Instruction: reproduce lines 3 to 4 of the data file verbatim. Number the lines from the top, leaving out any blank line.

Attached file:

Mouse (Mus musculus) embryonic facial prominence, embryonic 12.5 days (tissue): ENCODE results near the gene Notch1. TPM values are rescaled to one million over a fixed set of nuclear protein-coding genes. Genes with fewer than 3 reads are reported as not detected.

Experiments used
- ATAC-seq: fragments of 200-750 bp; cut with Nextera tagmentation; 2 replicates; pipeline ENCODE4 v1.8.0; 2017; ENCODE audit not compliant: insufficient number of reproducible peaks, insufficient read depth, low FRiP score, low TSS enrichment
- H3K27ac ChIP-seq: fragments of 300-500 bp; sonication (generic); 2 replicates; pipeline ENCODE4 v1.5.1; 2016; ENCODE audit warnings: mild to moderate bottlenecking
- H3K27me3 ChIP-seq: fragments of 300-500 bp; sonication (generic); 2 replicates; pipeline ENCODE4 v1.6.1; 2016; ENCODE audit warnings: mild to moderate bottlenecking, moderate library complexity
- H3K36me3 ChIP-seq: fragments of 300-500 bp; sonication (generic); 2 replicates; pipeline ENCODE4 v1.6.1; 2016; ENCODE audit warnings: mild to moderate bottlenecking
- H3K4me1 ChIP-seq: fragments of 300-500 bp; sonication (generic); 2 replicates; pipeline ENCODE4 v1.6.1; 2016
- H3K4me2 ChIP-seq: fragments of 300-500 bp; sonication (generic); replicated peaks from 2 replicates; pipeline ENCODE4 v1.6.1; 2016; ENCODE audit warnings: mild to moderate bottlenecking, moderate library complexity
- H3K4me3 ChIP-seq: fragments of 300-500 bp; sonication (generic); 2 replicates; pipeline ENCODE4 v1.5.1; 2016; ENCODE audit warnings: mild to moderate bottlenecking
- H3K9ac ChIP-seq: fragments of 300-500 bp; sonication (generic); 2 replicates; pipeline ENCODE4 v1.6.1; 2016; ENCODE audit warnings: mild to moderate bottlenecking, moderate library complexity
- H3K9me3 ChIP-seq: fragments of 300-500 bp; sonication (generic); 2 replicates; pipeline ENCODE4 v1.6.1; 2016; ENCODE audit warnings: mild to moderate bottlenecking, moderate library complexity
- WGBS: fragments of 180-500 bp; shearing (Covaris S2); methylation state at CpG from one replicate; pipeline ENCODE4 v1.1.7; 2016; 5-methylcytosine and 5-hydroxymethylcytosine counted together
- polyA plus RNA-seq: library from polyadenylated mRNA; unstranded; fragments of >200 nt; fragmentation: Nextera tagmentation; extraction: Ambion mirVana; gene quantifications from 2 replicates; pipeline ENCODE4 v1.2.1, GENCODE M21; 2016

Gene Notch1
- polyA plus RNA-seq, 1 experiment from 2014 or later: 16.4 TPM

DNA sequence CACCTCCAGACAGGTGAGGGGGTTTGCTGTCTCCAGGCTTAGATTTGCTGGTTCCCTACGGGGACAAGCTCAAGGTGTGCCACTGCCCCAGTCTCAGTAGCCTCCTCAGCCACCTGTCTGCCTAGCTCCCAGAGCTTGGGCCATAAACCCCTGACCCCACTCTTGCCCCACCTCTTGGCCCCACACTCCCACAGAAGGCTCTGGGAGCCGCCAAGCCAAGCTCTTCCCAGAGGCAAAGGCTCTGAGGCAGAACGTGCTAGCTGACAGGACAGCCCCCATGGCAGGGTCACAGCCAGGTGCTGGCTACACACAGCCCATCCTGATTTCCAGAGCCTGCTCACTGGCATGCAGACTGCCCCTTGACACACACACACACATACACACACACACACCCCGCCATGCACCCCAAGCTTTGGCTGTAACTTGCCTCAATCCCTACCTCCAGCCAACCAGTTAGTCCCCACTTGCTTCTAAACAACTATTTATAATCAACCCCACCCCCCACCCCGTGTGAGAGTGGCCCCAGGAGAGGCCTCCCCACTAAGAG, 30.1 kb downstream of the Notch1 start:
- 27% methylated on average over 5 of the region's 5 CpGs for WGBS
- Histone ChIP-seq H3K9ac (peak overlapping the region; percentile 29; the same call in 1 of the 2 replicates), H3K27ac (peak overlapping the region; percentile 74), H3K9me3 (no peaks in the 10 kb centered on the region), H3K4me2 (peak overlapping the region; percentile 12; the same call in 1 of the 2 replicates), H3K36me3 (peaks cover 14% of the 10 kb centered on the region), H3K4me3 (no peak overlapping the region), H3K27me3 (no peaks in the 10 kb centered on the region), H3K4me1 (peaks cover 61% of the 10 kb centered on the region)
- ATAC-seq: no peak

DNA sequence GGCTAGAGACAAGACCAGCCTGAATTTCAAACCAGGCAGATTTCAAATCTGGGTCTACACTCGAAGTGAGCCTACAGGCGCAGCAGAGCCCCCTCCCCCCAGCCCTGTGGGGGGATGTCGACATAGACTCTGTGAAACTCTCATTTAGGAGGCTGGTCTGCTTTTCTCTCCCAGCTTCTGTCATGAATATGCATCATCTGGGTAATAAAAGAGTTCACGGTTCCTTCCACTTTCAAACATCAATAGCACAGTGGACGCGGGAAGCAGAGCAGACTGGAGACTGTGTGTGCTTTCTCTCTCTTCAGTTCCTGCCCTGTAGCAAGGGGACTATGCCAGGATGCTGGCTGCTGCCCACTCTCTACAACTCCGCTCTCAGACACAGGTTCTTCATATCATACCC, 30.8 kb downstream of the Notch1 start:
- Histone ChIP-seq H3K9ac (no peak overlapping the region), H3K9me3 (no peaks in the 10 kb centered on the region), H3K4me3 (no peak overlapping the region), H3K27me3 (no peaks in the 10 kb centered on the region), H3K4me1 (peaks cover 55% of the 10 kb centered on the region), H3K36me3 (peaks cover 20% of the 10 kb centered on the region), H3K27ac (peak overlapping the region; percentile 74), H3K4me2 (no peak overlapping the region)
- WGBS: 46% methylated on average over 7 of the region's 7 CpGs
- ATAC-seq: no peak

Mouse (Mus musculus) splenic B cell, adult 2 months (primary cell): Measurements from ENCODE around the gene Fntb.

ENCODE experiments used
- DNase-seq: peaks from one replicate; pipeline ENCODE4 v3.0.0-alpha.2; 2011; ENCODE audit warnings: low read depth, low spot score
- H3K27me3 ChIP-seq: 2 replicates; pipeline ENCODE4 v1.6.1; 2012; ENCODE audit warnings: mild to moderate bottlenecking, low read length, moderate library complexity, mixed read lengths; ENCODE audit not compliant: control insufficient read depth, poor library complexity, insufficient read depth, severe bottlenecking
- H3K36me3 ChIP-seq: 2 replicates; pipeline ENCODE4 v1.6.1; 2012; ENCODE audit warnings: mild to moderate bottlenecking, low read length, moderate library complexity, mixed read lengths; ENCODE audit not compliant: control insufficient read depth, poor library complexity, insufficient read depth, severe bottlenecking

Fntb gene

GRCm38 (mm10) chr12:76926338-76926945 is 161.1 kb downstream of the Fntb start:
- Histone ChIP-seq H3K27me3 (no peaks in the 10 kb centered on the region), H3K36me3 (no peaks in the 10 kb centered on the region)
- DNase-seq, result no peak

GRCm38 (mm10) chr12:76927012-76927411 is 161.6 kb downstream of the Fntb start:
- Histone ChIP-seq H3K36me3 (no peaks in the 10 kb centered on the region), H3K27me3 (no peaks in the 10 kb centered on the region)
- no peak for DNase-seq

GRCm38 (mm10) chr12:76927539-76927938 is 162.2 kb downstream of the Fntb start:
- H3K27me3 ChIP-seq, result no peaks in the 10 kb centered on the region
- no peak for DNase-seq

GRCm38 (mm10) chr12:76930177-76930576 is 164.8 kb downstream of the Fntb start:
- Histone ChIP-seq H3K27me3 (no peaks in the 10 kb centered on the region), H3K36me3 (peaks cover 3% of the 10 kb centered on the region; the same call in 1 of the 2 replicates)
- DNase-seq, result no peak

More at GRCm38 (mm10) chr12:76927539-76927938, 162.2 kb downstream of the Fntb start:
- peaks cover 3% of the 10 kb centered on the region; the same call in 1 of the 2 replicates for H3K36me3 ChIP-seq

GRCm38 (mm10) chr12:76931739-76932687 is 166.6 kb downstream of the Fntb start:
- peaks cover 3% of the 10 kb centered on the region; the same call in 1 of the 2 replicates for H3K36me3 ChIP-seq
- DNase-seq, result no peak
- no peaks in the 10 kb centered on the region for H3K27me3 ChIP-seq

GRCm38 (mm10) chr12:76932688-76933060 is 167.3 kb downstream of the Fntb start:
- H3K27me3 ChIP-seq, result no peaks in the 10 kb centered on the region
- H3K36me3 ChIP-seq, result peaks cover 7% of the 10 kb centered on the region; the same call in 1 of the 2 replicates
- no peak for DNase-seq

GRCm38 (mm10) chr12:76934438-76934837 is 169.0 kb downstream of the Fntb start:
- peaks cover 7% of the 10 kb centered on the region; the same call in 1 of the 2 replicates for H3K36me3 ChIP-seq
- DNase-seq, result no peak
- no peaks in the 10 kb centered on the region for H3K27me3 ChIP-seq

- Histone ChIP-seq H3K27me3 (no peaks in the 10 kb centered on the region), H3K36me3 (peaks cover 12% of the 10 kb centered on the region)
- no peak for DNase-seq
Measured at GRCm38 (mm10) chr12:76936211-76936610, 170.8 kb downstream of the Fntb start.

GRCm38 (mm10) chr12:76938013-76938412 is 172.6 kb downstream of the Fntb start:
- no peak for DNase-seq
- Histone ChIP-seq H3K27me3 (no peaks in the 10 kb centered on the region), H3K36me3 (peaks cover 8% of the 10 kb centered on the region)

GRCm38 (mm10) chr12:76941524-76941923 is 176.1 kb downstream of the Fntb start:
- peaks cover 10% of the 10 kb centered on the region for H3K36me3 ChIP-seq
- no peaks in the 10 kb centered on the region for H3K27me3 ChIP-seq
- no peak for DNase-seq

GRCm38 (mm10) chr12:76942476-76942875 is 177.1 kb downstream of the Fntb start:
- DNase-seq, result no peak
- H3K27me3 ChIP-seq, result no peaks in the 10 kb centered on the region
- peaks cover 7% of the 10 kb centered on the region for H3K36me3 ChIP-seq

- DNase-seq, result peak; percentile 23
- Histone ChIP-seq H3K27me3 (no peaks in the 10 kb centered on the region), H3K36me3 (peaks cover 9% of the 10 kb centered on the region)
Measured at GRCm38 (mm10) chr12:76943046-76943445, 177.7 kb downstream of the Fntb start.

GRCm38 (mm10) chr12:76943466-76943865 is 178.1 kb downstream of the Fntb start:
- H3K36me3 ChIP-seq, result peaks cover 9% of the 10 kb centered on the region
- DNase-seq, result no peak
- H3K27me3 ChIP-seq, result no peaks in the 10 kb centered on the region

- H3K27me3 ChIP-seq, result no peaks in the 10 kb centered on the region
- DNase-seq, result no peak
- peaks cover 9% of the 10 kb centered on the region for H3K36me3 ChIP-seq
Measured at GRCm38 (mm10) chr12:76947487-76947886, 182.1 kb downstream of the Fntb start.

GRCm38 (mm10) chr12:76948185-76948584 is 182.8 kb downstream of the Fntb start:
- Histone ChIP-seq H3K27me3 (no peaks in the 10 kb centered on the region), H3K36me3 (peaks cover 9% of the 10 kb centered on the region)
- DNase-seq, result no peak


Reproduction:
- ATAC-seq: fragments of 200-750 bp; cut with Nextera tagmentation; 2 replicates; pipeline ENCODE4 v1.8.0; 2017; ENCODE audit not compliant: insufficient number of reproducible peaks, insufficient read depth, low FRiP score, low TSS enrichment
- H3K27ac ChIP-seq: fragments of 300-500 bp; sonication (generic); 2 replicates; pipeline ENCODE4 v1.5.1; 2016; ENCODE audit warnings: mild to moderate bottlenecking